While obesity is considered a cardiovascular risk factor, a study presented today at the annual meeting of the Radiological Society of North America (RSNA) showed that African-American patients with coronary artery disease (CAD) have much less fat around their hearts compared to Caucasian patients.
"Prior evidence suggests that increased fat around the heart may be either an independent marker of CAD burden or a predictor of the future risk of acute coronary events," said U. Joseph Schoepf, M.D., professor of radiology and medicine and director of cardiovascular imaging at the Medical University of South Carolina in Charleston, S.C. "You would think that African Americans, who have a higher prevalence of CAD, would have higher rates of thoracic fat in an acute chest pain setting. However, this was not the case. White patients had significantly higher thoracic fat volumes than African-American patients."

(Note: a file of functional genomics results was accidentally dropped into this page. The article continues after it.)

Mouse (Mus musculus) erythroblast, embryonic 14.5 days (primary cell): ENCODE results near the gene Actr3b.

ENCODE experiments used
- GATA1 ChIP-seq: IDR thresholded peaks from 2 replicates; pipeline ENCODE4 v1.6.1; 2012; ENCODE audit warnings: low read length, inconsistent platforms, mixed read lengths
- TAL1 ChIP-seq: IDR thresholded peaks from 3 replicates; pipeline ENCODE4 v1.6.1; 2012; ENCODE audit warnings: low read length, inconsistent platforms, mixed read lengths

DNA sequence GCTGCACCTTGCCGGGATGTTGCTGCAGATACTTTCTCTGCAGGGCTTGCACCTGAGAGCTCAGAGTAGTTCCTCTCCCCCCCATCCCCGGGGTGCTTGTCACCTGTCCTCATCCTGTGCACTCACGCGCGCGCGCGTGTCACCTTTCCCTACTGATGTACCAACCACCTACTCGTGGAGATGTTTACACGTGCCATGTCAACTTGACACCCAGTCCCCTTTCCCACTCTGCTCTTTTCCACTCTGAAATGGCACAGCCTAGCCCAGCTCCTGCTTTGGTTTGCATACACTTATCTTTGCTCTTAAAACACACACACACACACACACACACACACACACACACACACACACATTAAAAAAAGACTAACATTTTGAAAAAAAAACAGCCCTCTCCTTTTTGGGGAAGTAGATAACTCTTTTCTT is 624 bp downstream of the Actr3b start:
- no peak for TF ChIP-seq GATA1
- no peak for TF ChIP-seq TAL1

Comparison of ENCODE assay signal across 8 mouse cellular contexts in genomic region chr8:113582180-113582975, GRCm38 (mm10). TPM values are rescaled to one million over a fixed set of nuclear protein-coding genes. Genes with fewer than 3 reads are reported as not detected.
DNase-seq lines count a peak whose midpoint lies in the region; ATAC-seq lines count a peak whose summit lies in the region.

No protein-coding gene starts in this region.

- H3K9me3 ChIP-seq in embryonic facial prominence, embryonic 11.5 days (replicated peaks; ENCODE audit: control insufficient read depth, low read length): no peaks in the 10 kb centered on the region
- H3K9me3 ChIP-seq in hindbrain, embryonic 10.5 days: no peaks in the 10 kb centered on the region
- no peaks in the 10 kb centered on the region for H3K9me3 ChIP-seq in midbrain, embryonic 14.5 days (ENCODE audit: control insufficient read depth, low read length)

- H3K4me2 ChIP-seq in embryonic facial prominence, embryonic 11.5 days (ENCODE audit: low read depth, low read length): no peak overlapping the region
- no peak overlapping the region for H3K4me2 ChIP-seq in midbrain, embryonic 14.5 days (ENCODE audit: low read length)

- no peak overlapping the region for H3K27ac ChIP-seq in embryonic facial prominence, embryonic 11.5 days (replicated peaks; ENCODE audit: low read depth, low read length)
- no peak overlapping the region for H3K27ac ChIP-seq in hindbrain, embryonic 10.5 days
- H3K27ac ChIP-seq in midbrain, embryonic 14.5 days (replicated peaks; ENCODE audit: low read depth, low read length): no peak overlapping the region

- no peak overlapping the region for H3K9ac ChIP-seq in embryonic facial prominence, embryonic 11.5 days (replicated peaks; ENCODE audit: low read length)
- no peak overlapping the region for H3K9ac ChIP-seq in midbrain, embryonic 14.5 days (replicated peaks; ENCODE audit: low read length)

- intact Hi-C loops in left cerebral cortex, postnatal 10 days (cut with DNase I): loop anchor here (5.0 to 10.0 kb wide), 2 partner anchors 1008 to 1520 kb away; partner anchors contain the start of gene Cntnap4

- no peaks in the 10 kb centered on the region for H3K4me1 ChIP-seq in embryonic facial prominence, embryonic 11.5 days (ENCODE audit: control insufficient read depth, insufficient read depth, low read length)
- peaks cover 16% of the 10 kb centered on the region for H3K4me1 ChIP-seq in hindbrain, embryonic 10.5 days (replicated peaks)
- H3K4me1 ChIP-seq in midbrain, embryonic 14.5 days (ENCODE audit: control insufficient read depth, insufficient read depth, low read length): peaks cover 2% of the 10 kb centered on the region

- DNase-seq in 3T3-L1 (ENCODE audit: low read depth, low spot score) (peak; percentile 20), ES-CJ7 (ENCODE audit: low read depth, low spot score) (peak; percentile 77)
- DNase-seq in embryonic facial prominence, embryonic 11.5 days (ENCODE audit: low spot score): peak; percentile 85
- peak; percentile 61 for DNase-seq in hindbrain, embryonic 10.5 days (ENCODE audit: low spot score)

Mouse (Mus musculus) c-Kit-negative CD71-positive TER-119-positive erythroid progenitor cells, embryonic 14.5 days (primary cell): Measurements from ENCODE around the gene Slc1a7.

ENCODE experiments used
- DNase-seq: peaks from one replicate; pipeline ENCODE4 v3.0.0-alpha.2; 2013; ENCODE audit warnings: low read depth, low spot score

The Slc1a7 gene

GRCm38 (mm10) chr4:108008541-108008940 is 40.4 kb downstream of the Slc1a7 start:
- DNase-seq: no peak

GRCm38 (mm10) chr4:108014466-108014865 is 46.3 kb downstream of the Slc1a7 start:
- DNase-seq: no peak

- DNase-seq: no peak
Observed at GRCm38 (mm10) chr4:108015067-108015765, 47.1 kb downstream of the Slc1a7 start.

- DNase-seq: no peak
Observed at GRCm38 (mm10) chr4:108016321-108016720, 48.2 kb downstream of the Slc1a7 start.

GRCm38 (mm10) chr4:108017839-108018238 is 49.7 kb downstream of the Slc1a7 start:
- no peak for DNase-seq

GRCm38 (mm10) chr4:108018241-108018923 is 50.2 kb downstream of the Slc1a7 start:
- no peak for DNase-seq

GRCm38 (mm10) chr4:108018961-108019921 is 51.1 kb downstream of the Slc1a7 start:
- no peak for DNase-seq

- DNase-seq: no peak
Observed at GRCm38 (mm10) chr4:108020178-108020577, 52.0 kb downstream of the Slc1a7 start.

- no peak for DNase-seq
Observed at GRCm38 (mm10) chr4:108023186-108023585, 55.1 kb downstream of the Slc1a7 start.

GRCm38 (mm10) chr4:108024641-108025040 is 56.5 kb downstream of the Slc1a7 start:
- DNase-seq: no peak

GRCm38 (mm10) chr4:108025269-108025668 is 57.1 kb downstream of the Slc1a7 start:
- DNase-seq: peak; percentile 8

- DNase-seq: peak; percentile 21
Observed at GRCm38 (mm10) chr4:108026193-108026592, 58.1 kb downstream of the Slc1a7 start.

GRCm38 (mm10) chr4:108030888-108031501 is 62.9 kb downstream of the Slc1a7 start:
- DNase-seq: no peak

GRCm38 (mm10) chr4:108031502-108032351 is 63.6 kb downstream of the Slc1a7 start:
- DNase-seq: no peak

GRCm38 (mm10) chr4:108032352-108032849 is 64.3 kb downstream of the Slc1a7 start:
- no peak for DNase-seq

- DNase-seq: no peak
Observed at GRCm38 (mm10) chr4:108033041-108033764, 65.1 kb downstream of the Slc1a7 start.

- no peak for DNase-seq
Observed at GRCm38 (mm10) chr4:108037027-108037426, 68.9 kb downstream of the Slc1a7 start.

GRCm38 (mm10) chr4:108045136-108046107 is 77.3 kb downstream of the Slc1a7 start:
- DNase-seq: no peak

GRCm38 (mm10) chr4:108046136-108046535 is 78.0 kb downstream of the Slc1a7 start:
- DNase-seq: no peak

According to the Centers for Disease Control and Prevention, coronary heart disease is the leading cause of death for people of most ethnicities in the United States. In 2010, the age-adjusted prevalence of coronary heart disease was 6.5 percent among African Americans, compared to 5.8 percent among Caucasians.
"We were very interested in finding an explanation for the racial difference in CAD and suspected differences in thoracic adipose tissue between races might be one of the contributing factors," said Paul Apfaltrer, M.D., from the Institute of Clinical Radiology and Nuclear Medicine, University Medical Center Mannheim, Heidelberg University, Germany.